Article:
See, our response to this forgiveness that we receive, is not to attack others and condemn them. It's, it's to help others see God, to sing praises, to help them see what you've done, what's been done for you. To to offer a broken heart. You hear this? God wants a broken heart. He wants you to confess this. So this is what I want to say. Something I've learned in my life through this Psalm. Repent. Repent, let go of the secrets. We hold on to so many secrets. The secrets are killing you. They're eating you up inside. Don't be like Shaggy, and say "It wasn't me. It wasn't me." It wasn't your parents fault. It was in me before I was born. It isn't a circumstance "Oh I've had these circumstances." You have a choice. Circumstances led David to do some horrible things. But he had a choice in the process. He didn't make excuses and say, "Oh, I need this or that she was really beautiful or, or What was I supposed to do? I'm a king and I need..." No, no excuses. They are useless. I, this is something I think God is calling us to church. Don't fool yourself. Your sins cannot be hidden. They will manifest, they will hurt you. It is not better to push them down, to pretend. So all of us here gathered as a Community at Tyndale, we need to confess, we need to open them up. And we need to accept the consequences as well. I mean, this doesn't mean you have to tell everyone. Right? It means you know, you need to make it right. Now David accepts guilt here. And and I want to point out that this is really amazing that David writes a Psalm for singing for the congregation. He actually opens up his heart to his entire nation, and admits his sin before them, because he writes a song for them to sing that that is now sung to this day. And yet to think about it, he when he's writing the song, he is tarnishing his legacy. He recognizes that he will now be remembered for a heinous crime, a heinous sin against God. It is recorded for all of human history. And he writes it down because he realizes it's the right thing to do, he has to do it. And he gets remembered because he is open about this. He gets remembered as being a prophet. He is remembered about being a great king, he gets remembered as being the, the great, great, great progenitor of the Messiah. Part of all this was his willingness to face his own darkness and then put light on to it, right, because God wants a broken heart. He needs a broken heart. When it says a David is a man after God's own heart. It's because his heart was broken. He was honest, he was truthful. He admitted that his heart was ugly and wrong. And that allowed God to heal it. To use him, despite his brokenness. Actually, because of his brokenness, he's able to be used. If you hold on to the sin in your heart, it'll harden. A hardened heart is exactly opposite of a broken heart. This is what happened to Pharaoh, a hardened heart, to hide your sin will doom you. It will always end in tragedy.
A broken heart can overcome tragedy, and lead to a feel good turnaround story. Let's remember this contrition is not self flagellation, beating yourself up. Conviction is not condemnation. There is no condemnation for those in Christ Jesus. Condemnation is actually what we do to ourselves. When we push it down, and we don't deal with it. We just keep condemning yourself. We live with it still, it's repressed, it hurts us. We start to resent ourselves, to hate ourselves. We need to be people who are in touch with our hearts. When God has convicting you of something, you have a sense of uneasiness. You won't have peace until you let it go. He won't have rest in your mind until you bring it to God. So I just want to say, let's ask Jesus what it is, what is it in my heart, that is uneasy and restless? What do I need Lord, and then act on it right away. The longer you wait, the worse it gets. Confessing brings freedom it brings relief. I felt it in my life, when I just poured out to God, it allows me to be free and you know, accept the consequences. Sometimes it's gonna sting. But it's gonna sting much less than if you suppress it. And God may discipline. You know, discipline is not fun. But the discipline's actually to help you. It's helped to restore you. It might hurt. But it's the same way the dentist hurts when you are going to the dentist, right? Yes, it involves pain, but there's way less pain in the long term. God wants to soften your heart. Let him do it, the easy way. Open up, decide today, no more secrets. Don't let them eat you up any longer. Be free. Ask yourself, is there anything I haven't confessed? And be willing to actually confess it and maybe you confess it to someone you really trust, confess your sins, one to another, it says. Let this out of you. Let God do his work. Don't try to clean yourself up. Ask God to clean you up. Only God can give you joy. Stop saying it's hopeless. Start hoping God can release you from everything, from addictions. God can do it. I've seen it. In my own life, he will free you, you know that he can bring you a sense of peace. Let it out. And then you know what, let God know about it. Let people know about it, surrender it. Start talking about forgiveness, start talking about the things that God has freed you from, and and let's be able to recognize it.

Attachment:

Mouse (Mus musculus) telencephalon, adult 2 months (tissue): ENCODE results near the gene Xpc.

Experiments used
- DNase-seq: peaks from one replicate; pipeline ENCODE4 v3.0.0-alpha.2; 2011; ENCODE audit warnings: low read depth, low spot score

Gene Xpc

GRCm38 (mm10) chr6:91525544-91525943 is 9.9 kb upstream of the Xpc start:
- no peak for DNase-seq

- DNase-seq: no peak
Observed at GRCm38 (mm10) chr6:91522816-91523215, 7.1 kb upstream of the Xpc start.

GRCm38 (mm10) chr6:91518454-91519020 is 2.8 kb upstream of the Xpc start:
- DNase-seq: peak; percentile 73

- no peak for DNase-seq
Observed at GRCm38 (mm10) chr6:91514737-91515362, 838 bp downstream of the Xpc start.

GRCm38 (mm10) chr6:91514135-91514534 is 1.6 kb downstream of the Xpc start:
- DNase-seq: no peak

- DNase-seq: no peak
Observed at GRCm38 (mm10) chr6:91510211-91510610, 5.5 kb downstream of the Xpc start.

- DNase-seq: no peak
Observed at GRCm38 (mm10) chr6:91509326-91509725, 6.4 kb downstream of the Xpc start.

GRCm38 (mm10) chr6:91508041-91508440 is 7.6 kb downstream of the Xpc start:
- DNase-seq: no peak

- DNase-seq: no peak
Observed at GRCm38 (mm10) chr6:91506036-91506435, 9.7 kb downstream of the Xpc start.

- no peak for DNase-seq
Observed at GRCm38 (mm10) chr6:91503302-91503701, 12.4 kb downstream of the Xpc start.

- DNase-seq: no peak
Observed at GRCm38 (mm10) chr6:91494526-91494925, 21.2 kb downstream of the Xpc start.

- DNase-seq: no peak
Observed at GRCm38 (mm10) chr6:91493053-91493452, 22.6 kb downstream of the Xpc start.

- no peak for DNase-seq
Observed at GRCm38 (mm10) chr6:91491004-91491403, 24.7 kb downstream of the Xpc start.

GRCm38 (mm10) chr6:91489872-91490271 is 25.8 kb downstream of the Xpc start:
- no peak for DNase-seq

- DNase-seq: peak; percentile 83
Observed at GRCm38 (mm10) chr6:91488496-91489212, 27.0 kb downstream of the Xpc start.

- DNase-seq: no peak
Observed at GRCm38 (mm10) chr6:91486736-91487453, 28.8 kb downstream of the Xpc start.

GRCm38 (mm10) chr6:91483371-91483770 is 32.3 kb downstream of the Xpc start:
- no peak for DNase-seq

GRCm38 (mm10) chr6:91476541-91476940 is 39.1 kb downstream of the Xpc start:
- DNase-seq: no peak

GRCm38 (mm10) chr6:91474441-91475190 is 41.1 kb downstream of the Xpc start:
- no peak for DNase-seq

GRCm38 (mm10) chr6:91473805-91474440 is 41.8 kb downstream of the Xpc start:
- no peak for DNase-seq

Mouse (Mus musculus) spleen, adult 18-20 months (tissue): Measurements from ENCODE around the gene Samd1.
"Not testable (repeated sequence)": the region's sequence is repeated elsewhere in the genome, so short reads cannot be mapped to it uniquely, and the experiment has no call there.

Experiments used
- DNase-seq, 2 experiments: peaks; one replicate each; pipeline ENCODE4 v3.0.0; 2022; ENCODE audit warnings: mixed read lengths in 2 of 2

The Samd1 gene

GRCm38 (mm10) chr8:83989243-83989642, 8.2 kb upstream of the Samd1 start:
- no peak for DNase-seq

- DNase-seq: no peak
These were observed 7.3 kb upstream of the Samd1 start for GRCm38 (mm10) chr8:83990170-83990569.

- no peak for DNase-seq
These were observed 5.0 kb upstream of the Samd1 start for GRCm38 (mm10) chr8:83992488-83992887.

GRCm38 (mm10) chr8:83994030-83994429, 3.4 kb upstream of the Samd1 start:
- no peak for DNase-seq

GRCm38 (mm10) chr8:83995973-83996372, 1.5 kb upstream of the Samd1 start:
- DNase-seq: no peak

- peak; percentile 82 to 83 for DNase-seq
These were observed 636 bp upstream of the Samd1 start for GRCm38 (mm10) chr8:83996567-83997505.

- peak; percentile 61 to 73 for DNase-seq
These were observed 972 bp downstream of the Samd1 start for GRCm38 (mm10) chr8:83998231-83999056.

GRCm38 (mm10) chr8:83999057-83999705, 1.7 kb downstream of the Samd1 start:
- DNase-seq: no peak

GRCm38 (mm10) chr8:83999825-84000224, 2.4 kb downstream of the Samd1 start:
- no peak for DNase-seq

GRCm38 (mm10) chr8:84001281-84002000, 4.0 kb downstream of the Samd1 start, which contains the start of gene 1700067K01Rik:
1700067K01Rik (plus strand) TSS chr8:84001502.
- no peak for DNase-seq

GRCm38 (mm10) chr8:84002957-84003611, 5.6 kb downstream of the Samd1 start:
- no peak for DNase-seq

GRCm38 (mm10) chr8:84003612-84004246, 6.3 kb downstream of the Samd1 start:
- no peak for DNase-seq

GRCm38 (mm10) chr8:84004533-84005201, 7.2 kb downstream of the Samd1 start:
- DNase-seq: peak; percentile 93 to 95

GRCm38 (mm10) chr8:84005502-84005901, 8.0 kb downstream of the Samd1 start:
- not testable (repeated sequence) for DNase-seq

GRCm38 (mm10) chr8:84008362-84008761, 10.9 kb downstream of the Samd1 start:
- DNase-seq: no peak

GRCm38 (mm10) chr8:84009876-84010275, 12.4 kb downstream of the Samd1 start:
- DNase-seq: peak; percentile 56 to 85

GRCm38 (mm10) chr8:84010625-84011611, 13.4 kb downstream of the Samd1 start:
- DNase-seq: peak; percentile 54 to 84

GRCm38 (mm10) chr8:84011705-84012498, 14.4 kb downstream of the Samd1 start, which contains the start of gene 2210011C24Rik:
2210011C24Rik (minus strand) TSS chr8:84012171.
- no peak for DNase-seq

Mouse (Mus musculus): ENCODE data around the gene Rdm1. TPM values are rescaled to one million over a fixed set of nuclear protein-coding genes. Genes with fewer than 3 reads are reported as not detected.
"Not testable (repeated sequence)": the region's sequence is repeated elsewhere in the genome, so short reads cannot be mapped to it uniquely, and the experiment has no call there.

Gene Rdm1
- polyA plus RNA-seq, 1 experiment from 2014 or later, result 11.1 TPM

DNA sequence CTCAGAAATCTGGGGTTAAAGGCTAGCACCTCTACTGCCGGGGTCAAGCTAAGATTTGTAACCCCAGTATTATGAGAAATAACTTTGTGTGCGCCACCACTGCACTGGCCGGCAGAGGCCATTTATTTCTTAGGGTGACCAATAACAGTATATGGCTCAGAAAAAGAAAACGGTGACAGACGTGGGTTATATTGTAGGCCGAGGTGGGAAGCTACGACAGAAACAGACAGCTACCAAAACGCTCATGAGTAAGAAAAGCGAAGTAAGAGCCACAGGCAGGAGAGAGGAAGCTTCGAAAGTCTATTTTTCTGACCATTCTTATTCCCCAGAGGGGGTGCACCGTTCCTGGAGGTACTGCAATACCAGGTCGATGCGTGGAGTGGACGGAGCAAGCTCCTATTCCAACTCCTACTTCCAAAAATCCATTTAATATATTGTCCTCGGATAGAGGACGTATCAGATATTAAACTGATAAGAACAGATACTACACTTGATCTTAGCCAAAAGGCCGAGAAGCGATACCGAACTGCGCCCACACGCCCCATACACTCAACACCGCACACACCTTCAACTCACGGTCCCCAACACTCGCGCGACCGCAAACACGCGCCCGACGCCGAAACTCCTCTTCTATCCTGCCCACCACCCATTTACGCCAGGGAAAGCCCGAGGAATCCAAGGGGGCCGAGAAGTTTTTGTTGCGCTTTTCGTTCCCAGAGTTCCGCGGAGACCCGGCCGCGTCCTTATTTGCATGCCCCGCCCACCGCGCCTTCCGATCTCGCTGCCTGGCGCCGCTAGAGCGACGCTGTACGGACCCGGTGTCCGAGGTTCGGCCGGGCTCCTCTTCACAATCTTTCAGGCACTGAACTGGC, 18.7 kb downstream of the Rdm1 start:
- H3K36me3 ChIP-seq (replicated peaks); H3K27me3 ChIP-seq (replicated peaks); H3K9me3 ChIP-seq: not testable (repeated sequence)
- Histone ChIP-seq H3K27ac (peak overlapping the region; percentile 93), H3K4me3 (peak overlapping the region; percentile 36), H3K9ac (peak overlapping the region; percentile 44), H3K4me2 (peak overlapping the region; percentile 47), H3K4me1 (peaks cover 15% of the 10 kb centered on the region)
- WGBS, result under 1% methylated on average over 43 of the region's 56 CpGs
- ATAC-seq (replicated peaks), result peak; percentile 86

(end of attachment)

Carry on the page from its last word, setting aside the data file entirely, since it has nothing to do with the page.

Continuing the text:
We can actually talk about forgiveness in a world that is actually craving forgiveness, because it's so unforgiving. And people who disagree with you vehemently, just you know, show them love. Because you will be able to talk about forgiveness in a way that is able to show them something that they are craving, that God offers, talk about your story, admit your weakness, point to God. Just imagine if we were a Community in Tyndale were, where saved by grace wasn't just a slogan, it was a way of life, where people would see us increasing in mercy and joy all together. God will never cancel you. Jesus will never cancel you. He actually says in John 6:37. All those the Father gives me will come to me and whoever comes to me, I will never drive away. He will not drive away. He wants to live, or help you live in forgiveness. You can step into the light, allow the darkness to fade away. You, Psalm 51, pray it, use it and claim it because God is not a God of cancelling. He is a God of forgiveness, and he will allow you to live a life of freedom.
Lord, allow us to pray your Psalms in a way that opens our hearts to be softened. Make us people who show a path of forgiveness because we were forgiven. Amen.